THE ISSUE: Expertise needed like never before
THEIR VIEWS ARE NOT usually sought out by the media when compared with economists or chartered accountants, but actuaries are key players in the financial world.
These individuals, who are trained to give expert advice on the financial impact of risk and uncertainty, are heavily relied on by insurance companies and pension plans.
In Barbados’ case, this is typified by the debate surrounding actuarial reviews of the National Insurance Scheme, especially in recent years when Government’s use of NIS funds has increased, as has criticism of the practice.
“Actuaries are able to forecast the financial future by analysing past events, assessing the present risks, and modelling what could happen in the future,” the Caribbean Actuarial Association (CAA) said as it defined the actuary’s role.
“Actuaries need to be skilled mathematicians with keen analytical, project management and problem solving ability. Successful actuaries also have good business sense, solid oral and written communication skills and strong computer skills.
“Other valuable assets that can be beneficial on the road to becoming an actuary are self motivation, creativity, independence, ambition and an ability to work either alone or as part of a team,” it added.
The CAA also pointed out that “actuaries come from various academic backgrounds. Some have degrees in actuarial science, while others have degrees in business, economics, math or the liberal arts”.
Illustrating the vital role actuaries play, the CAA said: “At present, the majority of actuaries work in careers that are associated with the insurance industry, though growing numbers work in other fields. They are heavily involved in insurance because that is society’s most efficient way of managing risk. We reduce our risk of financial loss by transferring it to an insurance company that accepts the risk for a price, which is the insurance premium.
“Actuaries play a key role in designing insurance plans, determining the premium, monitoring the profitability of insurance companies and recommending corrective action when appropriate. Actuaries working in insurance companies also ensure that insurance companies have set aside enough funds to pay claims and provide advice on how to invest the insurance company’s assets.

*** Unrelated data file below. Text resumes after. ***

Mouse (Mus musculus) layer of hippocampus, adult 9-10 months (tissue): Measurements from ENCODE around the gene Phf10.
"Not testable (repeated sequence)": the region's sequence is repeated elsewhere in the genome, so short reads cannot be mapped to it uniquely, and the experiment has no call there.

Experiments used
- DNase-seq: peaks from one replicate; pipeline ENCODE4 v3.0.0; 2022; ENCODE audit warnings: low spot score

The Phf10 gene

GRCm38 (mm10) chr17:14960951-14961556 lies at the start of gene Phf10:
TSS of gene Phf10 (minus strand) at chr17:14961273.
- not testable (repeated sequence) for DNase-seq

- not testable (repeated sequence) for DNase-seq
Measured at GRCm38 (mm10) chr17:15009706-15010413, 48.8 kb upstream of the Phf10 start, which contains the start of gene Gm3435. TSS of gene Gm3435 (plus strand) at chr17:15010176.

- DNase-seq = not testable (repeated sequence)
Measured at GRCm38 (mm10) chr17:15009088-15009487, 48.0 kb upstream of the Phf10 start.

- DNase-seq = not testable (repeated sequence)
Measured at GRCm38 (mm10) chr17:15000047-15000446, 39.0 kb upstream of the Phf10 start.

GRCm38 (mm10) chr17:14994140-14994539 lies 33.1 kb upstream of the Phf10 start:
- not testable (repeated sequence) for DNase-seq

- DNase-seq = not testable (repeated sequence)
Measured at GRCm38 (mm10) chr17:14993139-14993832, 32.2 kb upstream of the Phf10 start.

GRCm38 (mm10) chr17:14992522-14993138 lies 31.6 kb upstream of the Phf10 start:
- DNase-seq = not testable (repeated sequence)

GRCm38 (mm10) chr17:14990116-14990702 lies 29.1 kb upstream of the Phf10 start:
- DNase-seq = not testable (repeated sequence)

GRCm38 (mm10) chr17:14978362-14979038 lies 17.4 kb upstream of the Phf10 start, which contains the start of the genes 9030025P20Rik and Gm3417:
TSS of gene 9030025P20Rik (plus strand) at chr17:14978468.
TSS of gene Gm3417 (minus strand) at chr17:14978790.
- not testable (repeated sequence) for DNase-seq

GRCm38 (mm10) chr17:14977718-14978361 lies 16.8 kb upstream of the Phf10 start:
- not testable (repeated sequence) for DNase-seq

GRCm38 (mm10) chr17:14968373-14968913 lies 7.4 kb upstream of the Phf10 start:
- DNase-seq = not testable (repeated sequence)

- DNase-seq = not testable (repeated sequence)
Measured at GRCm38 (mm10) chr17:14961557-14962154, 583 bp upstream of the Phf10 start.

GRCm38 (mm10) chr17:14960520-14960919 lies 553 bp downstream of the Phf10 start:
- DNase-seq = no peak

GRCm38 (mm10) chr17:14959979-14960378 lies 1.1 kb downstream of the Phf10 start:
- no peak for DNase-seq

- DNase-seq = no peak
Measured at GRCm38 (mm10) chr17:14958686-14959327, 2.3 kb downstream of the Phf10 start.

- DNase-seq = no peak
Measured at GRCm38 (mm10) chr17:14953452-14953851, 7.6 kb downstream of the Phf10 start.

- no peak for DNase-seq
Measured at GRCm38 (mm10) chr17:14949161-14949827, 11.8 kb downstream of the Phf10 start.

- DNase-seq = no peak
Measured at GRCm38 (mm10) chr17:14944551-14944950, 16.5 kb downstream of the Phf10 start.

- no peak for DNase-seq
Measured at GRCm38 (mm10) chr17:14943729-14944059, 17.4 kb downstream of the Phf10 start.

“Actuaries work in all sectors of the economy, though they are found more in the financial services sector, including insurance companies, commercial banks, investment banks and pension funds. In the Caribbean the two main areas of actuarial work are life insurance and pensions.”
In Barbados’ case, a key development determining how these professionals function took place in May 2006 when the House of Assembly passed the Occupational Pension Benefits (Miscellaneous Provisions) Bill. Minister of Labour Rawle Eastmond said the legisation was pivotal to functioning of actuaries.
“Parliament must be careful never to leave any matter in doubt, especially those in central roles in institutions. We must ensure that persons are neither underqualified or unqualified. Parliament must also ensure that those who are qualified are not left out when it comes to that person’s role,” he said.
Before this legislation, Barbadian actuaries used their expertise to advise companies in and out of Barbados.
However, there has also been a wider international focus on these professionals. In a report titled Risk Management: The Current Financial Crisis, Lessons Learned And Future Implications, the Society of Actuaries, the Casualty Actuarial Society and the Canadian Institute of Actuaries said one of the reasons many did not see the 2009 financial crisis coming was partly because there was a failure of enterprise risk management.
“The crisis is not a result of a failure of the enterprise risk management process, per se, but rather a failure to implement enterprise risk management processes at all.
“The key to prudent enterprise risk management is in the enactment of a corporate culture that aligns desired performance with incentives and the matching of the authority to make decisions with accountability for the decisions made.
“Currently, most incentive compensation rewards returns, but without reflecting the risk undertaken to achieve the returns.”
So that as countries like Barbados continue to grapple with financial and economic problems, it is likely that actuaries will be increasingly called upon to help find solutions.